Each week we write about the science behind environmental protection. Previous Science Wednesdays.
About the author: Dr. Mark Bagley is a research biologist and acting branch chief in EPA’s Office of Research and Development in Cincinnati, OH. Since joining the EPA in 1999, his work has involved application of molecular and population genetic methods to ecological questions.
The Clean Water Act charges EPA with protecting and restoring “biological integrity” to aquatic ecosystems. I’ve been wondering lately what we mean by that. The Agency generally uses a definition that refers to the structural and functional similarity to an undisturbed ecosystem—how those factors compare to what we would expect to find in some ideal system.
But who is to say there is just one path to biological integrity? And can we really ever say we have achieved it?
In practice, we evaluate biological integrity by surveying the complexity of an ecosystem, typically taking into account differences among species in their sensitivity to different disturbances. We then compare the species we find to those in ecosystems that have been judged to be minimally impacted.
This approach works reasonably well but reinforces a somewhat static view of biological integrity, since comparisons are based on historical notions of what an optimal structure should look like. There are efforts within EPA to more fully understand and evaluate ecosystem functions. At present, there is a strong emphasis on assessing the value that these functions bring to people in the form of ecosystem services (water quality, fisheries, etc).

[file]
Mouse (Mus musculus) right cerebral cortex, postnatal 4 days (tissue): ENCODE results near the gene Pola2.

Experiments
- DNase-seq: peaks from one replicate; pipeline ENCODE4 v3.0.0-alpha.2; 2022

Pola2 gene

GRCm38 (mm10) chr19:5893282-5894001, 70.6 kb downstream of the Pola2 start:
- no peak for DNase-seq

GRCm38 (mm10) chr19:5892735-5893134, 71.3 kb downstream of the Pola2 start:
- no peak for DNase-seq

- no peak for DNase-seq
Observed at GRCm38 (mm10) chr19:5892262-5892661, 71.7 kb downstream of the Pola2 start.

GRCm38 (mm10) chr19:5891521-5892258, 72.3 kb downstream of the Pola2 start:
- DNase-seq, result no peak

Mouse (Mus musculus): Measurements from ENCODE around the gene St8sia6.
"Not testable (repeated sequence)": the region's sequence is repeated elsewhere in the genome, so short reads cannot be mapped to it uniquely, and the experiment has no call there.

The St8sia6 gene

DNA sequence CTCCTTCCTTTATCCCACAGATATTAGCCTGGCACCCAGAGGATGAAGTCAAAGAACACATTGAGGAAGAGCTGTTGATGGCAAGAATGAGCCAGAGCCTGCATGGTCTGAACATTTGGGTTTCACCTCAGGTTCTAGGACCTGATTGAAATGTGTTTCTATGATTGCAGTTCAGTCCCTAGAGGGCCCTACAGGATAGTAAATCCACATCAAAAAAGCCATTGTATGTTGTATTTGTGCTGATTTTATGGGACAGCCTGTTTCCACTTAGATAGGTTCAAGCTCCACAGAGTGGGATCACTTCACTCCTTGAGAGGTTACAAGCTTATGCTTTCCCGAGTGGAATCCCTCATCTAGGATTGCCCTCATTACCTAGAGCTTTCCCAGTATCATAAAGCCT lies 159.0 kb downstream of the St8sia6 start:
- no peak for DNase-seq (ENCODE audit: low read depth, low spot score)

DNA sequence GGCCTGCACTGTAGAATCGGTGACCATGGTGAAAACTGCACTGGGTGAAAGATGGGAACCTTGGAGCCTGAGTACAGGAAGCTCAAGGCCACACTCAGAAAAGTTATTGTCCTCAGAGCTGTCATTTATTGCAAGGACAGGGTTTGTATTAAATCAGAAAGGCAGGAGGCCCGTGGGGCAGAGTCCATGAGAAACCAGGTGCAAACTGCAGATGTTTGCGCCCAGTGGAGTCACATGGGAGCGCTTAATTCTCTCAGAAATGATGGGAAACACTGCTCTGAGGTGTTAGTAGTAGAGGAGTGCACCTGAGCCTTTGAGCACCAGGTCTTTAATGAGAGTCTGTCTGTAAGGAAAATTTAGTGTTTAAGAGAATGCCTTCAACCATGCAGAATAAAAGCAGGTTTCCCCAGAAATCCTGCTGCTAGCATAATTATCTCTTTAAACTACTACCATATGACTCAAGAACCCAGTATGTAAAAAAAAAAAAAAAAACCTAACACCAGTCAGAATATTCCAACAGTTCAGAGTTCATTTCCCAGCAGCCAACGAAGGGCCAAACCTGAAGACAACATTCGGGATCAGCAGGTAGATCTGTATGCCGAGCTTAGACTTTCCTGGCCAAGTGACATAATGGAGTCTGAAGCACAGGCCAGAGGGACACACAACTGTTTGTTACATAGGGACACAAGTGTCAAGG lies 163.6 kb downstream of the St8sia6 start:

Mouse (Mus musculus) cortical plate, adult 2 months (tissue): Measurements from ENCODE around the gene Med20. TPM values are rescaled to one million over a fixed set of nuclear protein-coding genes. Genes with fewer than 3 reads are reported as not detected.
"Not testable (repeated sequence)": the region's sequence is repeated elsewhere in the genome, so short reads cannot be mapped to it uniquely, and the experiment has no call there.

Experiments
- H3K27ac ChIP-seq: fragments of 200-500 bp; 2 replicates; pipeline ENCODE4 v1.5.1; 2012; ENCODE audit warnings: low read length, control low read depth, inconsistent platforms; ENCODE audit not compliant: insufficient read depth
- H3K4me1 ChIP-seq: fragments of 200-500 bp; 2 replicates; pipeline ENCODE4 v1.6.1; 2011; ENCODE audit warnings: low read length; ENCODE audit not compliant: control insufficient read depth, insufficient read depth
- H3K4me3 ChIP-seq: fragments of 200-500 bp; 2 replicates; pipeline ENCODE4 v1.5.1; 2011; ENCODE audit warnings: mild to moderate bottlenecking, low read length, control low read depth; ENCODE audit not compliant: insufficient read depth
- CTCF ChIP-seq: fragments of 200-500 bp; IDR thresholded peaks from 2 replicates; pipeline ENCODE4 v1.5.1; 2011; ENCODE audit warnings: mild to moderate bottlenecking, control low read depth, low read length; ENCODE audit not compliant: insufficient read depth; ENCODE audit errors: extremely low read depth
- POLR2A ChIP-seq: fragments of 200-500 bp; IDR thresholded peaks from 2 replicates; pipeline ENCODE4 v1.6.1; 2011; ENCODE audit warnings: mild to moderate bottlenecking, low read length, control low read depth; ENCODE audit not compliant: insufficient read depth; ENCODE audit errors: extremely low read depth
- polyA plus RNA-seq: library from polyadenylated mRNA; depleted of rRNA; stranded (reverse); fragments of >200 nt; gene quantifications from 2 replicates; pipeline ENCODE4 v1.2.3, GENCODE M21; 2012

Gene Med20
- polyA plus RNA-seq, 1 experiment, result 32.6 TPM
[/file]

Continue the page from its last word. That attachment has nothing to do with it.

I think biological integrity requires maintenance of important biological processes, regardless of their value to human well-being and the make-up of the biological community that provides them. In the natural world, species within communities can change without hugely affecting the overall functioning of the ecosystem.
At longer time scales, as environments change, some turnover of species probably has to occur in order for the system to continue to function at an optimal level. And that makes me think that what we’re really talking about is the capacity of the community of organisms within an ecosystem to continue to evolve so that it can find the best solution to sustainable transformation of solar energy and nutrients into biological matter.
Isn’t it this optimization process that really describes biological integrity? It’s an odd question coming from someone whose training is in evolutionary biology. In my work and that of my colleagues, we almost never talk about evolution or the need to preserve evolutionary processes because it seems well beyond the mandate of the EPA. But I’m not so sure anymore.
Maybe in this, the 200th anniversary of the birth of Charles Darwin, it is time to acknowledge that lasting environmental protection isn’t possible without evolution protection.
What do you think real biological integrity is?